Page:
While many of the outward trappings of this studied formality did not disappear with the coming of the Revolutionary War, the outbreak of the conflict inspired a loosening of the reins when it came to deliberate expressions of passion on a range of matters, including political developments. Within an overall atmosphere in which individuals felt increasingly compelled and licensed to assert their vital interests--or at least to wax rhetorical about the rights and privileges of British subjects, American citizens or "men" in general--a previously constrained Jewish constituency found multiple occasions to express its fears, aspirations and emotional longings within the context of its own discursive frameworks. This tonal shift in the epistolary practices of North American Jews coincided with a wider tendency toward the intentional and socially sanctioned release of passionate feelings. Despite its vaunted reputation as a hallmark event in the Age of Reason, the Revolutionary War era was a growth period for the politically and socially purposeful release of strong feelings. As the historian Nicole Eustace argues, verbal representation of emotion--"in daily expression and philosophical speculation alike"--was viewed by many would-be American patriots as "a key element of natural equality" and "had a potent role to play in the reordering of Anglo-America." (36) While Revolutionary War era letter writers were loath to abandon the formal conventions that had so long served them in their endeavor to be thought of as rational and civilized beings, they viewed passion as a force for change, and they sought ways to give it voice without abandoning their attempts to uphold standards of civility. Jews could not help but participate wholeheartedly in shaping this passionate discourse and adapting it to their own discrete purposes.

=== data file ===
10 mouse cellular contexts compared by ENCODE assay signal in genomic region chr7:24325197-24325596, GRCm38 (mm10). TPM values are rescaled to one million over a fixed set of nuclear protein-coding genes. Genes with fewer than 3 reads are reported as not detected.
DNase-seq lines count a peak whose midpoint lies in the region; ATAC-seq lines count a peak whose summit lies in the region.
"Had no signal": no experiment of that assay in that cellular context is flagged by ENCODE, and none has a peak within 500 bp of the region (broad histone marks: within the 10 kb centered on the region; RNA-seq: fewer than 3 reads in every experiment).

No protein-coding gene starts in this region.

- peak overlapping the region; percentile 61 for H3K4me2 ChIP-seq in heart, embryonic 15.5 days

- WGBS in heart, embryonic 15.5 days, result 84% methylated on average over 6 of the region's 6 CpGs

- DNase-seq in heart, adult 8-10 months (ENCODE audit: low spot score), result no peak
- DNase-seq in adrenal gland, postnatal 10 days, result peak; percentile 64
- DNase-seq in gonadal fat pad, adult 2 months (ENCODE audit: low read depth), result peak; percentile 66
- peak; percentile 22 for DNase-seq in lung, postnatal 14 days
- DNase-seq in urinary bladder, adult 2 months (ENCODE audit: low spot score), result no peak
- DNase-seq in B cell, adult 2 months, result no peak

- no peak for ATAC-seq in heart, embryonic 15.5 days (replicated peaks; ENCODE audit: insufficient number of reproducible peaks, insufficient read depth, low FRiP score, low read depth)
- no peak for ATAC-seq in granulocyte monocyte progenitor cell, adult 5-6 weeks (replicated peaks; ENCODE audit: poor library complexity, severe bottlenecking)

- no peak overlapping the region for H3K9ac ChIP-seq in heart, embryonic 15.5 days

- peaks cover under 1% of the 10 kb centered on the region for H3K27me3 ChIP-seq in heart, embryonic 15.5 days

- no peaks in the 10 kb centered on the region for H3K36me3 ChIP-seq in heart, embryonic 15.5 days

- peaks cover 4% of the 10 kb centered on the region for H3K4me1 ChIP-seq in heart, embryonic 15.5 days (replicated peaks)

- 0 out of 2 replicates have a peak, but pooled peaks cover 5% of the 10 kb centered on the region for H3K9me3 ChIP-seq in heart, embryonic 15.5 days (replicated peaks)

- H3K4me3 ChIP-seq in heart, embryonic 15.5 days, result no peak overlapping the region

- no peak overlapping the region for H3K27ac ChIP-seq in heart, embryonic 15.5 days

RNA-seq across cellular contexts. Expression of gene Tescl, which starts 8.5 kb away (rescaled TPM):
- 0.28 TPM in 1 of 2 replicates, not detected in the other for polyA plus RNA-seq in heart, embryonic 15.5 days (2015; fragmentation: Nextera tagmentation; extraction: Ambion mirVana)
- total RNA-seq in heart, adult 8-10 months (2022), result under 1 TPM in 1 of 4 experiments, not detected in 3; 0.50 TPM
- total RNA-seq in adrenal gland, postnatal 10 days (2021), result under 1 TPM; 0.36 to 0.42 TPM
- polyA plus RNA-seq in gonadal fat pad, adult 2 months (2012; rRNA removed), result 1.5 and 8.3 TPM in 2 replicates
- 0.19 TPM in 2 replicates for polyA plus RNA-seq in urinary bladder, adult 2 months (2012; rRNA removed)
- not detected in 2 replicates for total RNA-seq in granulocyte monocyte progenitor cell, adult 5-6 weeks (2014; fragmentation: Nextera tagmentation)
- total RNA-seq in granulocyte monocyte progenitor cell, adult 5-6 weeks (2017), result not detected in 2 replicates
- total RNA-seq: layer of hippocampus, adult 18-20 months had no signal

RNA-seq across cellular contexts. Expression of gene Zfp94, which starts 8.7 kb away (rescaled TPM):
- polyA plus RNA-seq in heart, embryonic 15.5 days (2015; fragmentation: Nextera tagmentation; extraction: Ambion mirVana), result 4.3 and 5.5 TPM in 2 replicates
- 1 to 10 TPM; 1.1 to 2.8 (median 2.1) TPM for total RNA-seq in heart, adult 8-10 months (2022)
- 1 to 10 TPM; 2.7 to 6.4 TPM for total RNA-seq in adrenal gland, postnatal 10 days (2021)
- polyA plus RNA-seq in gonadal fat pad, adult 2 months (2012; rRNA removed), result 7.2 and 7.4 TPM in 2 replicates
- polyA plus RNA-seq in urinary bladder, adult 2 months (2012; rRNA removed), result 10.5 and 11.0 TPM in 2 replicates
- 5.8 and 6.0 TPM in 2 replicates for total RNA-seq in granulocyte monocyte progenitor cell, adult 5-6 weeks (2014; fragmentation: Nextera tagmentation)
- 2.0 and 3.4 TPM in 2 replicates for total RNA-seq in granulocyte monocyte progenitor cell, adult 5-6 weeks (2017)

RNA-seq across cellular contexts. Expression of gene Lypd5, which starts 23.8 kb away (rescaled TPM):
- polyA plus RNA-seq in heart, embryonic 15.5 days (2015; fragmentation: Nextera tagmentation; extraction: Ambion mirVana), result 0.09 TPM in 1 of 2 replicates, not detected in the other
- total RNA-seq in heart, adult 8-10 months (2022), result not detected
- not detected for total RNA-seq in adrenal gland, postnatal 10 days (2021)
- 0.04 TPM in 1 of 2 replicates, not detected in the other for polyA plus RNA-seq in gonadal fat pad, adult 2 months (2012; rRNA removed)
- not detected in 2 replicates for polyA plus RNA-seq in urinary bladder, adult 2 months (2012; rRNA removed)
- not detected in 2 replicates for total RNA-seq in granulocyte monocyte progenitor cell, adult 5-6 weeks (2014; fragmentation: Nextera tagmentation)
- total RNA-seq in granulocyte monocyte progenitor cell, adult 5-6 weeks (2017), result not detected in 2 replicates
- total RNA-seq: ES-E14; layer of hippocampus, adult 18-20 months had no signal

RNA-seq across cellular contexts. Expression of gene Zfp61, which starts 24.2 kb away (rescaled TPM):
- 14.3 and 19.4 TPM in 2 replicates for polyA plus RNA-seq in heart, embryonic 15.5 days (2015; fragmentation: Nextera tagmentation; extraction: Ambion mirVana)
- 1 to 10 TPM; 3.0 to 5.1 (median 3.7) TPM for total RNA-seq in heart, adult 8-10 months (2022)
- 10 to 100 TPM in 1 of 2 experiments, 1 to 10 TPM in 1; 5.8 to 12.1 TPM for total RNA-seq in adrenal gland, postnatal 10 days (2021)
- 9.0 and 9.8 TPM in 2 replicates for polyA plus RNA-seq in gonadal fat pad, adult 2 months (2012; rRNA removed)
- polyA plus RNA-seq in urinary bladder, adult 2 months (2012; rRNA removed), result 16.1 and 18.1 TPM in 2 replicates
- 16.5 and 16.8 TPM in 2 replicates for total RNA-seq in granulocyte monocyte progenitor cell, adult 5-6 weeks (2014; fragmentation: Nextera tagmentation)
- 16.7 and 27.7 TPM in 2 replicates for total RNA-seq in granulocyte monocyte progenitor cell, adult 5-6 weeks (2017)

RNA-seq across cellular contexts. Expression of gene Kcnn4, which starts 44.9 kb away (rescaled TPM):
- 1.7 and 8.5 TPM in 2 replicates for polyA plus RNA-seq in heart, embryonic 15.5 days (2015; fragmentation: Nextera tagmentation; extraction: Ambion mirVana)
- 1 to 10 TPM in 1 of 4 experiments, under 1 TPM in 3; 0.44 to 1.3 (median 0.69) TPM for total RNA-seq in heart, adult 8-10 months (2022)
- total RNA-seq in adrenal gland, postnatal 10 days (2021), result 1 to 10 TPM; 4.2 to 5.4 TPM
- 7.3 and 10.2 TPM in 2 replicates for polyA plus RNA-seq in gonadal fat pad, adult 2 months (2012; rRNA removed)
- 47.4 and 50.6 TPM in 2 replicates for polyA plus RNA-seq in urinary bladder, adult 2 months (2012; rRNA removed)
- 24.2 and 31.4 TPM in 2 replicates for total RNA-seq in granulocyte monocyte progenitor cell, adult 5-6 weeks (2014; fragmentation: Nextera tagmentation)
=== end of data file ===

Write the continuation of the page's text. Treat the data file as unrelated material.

"In these troublesome times": the trade implications of wartime letters
Since disagreements over economic policy had been the conflict's point of origin, and because the fighting itself interfered so profoundly with the conduct of business, the war significantly heightened the stakes for Jewish life in the colonies. Jewish merchants like the Pennsylvania- and Maryland-based Michael and Bernard Gratz, for instance, could not help but be "vitally affected by the tension and eventual conflict between the mother country and the rebellious colonies," (37) and the letters they wrote reflected this actuality. As their biographer points out, the brothers' "voluminous" wartime correspondence contained thorough documentation of "contemplated military campaigns, of American or British troop movements, of arrivals and departures of warships, of blockades and privateers, and the landings of troops and their dispositions." (38) The degree of the Gratz brothers' and other Jewish merchants' attentiveness to and increasingly passionate interest in wartime events was indicative of their growing sense that the outcome of those events would be determinative of their future.
Deliberate or incidental as their actual expressions may have been, many occasions for the articulation of passionate feelings arose in the face of the political conflicts and military struggles of the Revolutionary War that so frequently heightened economic instability. The tightening of economic strictures--whether by British colonial authorities or by the American merchants who were bent on resisting those colonial authorities through the adoption of nonimportation compacts and other trade boycotts--fomented a crisis among Jewish merchants that continued to play out until years after the war's close. The century of seemingly unprecedented prosperity that enabled Jewish enterprises to thrive in British America had often strained credulity among the merchants, whose past history had made them "not quite ready to believe their good fortune" (39) and had instilled in them the habit of curtailing enthusiasm and avoiding alarm. While financial uncertainty had been a mainstay in the lives of Jews before the war, it fairly defined their lives during the conflict and, in such a context, there seemed little sense in maintaining the habit of reticence around its expression. "Turmoil was the lot of America's first Jews," writes Laura Leibman, and the Revolutionary War only accentuated the uncertainty that had been shaping their outlook for decades. (40) In the face of this intensified financial tenuousness, letter writers did not hesitate to express their fears (and to trumpet their occasional triumphs) forcefully.